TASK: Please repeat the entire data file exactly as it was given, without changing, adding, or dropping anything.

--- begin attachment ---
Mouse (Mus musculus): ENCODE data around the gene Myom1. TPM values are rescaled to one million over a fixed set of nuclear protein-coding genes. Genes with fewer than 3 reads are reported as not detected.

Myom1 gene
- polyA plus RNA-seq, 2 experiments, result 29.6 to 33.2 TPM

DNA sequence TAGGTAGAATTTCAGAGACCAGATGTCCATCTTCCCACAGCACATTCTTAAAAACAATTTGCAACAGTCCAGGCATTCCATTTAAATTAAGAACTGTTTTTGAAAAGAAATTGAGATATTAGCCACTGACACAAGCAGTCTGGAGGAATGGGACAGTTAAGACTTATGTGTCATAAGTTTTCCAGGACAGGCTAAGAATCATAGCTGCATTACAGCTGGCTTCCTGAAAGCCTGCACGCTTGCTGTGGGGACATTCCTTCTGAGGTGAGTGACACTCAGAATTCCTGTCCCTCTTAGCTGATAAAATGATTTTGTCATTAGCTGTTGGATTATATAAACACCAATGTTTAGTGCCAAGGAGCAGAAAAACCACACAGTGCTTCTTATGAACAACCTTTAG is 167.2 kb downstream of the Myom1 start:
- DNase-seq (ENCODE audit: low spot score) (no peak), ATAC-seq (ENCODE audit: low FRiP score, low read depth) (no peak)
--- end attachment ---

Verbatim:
Mouse (Mus musculus): ENCODE data around the gene Myom1. TPM values are rescaled to one million over a fixed set of nuclear protein-coding genes. Genes with fewer than 3 reads are reported as not detected.

Myom1 gene
- polyA plus RNA-seq, 2 experiments, result 29.6 to 33.2 TPM

DNA sequence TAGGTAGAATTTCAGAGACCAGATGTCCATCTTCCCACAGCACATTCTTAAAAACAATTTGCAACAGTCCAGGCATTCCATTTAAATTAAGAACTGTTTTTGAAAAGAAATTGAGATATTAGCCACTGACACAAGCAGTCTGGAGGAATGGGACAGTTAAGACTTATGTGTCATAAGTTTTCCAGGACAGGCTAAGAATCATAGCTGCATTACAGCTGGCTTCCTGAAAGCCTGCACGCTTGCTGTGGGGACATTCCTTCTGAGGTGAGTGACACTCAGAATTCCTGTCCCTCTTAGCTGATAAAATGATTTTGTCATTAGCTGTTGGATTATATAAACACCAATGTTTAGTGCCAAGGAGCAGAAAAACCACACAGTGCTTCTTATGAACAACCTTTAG is 167.2 kb downstream of the Myom1 start:
- DNase-seq (ENCODE audit: low spot score) (no peak), ATAC-seq (ENCODE audit: low FRiP score, low read depth) (no peak)